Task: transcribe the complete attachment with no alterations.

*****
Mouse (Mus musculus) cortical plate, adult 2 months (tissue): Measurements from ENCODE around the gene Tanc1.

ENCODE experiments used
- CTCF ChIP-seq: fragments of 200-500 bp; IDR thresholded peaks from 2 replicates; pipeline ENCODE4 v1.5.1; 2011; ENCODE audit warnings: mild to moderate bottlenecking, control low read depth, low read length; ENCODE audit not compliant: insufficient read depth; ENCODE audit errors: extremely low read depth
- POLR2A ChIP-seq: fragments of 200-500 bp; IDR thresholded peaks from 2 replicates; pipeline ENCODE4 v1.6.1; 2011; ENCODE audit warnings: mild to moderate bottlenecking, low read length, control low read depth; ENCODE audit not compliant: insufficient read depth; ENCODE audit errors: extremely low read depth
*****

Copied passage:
Mouse (Mus musculus) cortical plate, adult 2 months (tissue): Measurements from ENCODE around the gene Tanc1.

ENCODE experiments used
- CTCF ChIP-seq: fragments of 200-500 bp; IDR thresholded peaks from 2 replicates; pipeline ENCODE4 v1.5.1; 2011; ENCODE audit warnings: mild to moderate bottlenecking, control low read depth, low read length; ENCODE audit not compliant: insufficient read depth; ENCODE audit errors: extremely low read depth
- POLR2A ChIP-seq: fragments of 200-500 bp; IDR thresholded peaks from 2 replicates; pipeline ENCODE4 v1.6.1; 2011; ENCODE audit warnings: mild to moderate bottlenecking, low read length, control low read depth; ENCODE audit not compliant: insufficient read depth; ENCODE audit errors: extremely low read depth